Heart Attack Patients Treated With Novel Stem Cell Therapy Experience Significant Improvement In Heart And Lung Function
Rush was one of 10 premier cardiac centers across the country that participated in the 53-patient, double-blind, placebo-controlled trial. Among other findings, patients receiving Provacel were 75 percent less likely to experience an arrhythmic adverse event compared to those receiving placebo (9 % vs. 37%, p=0.025) and significantly more patients who received Provacel experienced improvement in their overall condition at six months as compared to those receiving placebo (42% vs. 11%, p=0.027).
Provacel is a preparation of adult stem cells pre-formulated for intravenous delivery by the drug's manufacture, Osiris Therapeutics. Patients were administered an infusion of either Provacel or placebo within 10 days of having a heart attack and are being followed for 2 years. To prevent bias, neither the patient nor the physician knows who received the stem cell treatment and who received placebo.
Rush principal investigator cardiologist Dr. Gary Schaer, head of the Rush Cardiac Catheterization Laboratory, says one reason the study results are so promising is that these stem cells can be used without tissue typing and do not trigger an immune response, and are available for every patient.
The mesenchymal stem cells (MSC) are found in the adult bone marrow and have the potential to develop into mature heart cells and new blood vessels. The MSC cells are derived from normal, healthy adult volunteer bone marrow donors and are not derived from a fetus, embryo or animal. Because they are in an early stage of development, it is believed that they do not trigger an immune response when placed in someone else's body.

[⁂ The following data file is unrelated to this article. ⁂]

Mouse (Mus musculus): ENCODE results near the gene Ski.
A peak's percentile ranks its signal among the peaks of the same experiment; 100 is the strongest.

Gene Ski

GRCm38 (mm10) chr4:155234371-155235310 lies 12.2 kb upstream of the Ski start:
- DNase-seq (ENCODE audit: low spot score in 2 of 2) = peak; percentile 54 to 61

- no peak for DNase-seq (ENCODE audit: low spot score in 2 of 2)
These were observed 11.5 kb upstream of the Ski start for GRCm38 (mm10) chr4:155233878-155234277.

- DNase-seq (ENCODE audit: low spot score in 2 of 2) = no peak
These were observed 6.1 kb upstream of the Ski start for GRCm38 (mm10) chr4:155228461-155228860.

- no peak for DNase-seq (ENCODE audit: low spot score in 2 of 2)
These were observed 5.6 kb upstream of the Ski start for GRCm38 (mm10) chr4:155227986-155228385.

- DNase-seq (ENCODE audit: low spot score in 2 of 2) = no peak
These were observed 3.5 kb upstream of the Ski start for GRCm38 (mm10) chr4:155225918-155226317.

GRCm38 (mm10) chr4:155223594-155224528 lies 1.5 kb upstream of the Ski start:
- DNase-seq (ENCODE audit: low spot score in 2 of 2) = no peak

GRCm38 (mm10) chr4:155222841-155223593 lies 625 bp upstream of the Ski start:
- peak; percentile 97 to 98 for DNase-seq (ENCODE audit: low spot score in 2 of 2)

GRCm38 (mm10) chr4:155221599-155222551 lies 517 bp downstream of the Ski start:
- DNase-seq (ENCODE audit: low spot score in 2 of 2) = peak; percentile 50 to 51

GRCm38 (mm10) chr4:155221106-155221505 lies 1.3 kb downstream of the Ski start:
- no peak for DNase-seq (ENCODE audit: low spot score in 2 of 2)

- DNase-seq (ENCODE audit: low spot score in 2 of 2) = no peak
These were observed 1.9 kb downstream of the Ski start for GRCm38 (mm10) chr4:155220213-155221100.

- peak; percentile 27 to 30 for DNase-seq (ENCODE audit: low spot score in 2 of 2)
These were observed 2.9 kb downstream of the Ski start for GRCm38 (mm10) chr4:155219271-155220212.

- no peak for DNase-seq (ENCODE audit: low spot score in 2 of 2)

Similar to Blood Type O, these MSCs are being used without tissue type matching to a specific patient.
A unique benefit of the stem cell product is that it is given to patients through a standard IV line. Other therapies require delivery to the site of the disease through catheterization or open surgical procedures, but this one was very simple and easy for the patient.
Schaer says the cells were grown in culture to very high numbers, allowing a single donor's cells to treat thousands of patients. "The cells have the ability to expand, or multiply, under controlled conditions, and the expanded cells have the ability to develop into different types of cells in the appropriate environment. One donation can produce billions of MSCs. The cells can be stored for years in a frozen state, ready to be used when they are needed."
Adult stem cells are designed by nature to perform tissue repair in a mature adult. It is believed that these cells can be used in patients unrelated to the donor, without rejection, eliminating the need for donor matching and recipient immune suppression. Once transplanted, the cells promote healing of damaged or diseased tissues.
"Because of the participation by top tier sites such as Rush University Medical Center, we were able to conduct a study that was exceptionally well planned and executed" said C. Randal Mills Ph.D., President and CEO of Osiris Therapeutics. "We were confident in the safety profile given our previous experience using the intravenous form of these stem cells to treat other diseases in later stage clinical trials. However, we did not expect to see the across-the-board clinical improvement observed in patients at this early stage of testing."
Rush was the only academic medical center in Illinois participating in the trial.
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